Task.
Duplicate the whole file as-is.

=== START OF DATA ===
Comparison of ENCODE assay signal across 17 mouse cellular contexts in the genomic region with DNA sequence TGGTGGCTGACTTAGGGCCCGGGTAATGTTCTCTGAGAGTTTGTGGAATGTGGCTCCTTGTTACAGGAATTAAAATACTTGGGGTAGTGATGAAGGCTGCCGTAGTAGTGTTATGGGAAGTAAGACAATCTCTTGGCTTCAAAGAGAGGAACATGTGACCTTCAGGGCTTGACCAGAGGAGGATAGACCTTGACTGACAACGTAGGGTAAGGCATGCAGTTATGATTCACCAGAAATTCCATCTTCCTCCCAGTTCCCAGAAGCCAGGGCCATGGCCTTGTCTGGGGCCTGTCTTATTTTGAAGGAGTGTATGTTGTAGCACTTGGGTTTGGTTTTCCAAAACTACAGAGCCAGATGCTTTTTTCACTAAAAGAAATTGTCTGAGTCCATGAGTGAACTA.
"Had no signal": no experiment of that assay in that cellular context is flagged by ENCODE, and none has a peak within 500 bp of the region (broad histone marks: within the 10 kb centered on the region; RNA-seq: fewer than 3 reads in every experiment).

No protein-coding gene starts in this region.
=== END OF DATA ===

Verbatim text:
Comparison of ENCODE assay signal across 17 mouse cellular contexts in the genomic region with DNA sequence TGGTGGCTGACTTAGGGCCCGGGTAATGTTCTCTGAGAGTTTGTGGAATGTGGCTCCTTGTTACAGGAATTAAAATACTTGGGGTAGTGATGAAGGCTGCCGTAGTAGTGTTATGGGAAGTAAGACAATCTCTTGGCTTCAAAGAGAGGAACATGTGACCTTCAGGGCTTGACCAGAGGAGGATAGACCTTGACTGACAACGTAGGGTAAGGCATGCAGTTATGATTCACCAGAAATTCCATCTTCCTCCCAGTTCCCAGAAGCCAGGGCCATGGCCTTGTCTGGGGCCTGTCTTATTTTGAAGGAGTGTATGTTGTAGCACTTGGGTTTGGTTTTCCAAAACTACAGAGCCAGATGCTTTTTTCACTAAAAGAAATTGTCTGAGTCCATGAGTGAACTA.
"Had no signal": no experiment of that assay in that cellular context is flagged by ENCODE, and none has a peak within 500 bp of the region (broad histone marks: within the 10 kb centered on the region; RNA-seq: fewer than 3 reads in every experiment).

No protein-coding gene starts in this region.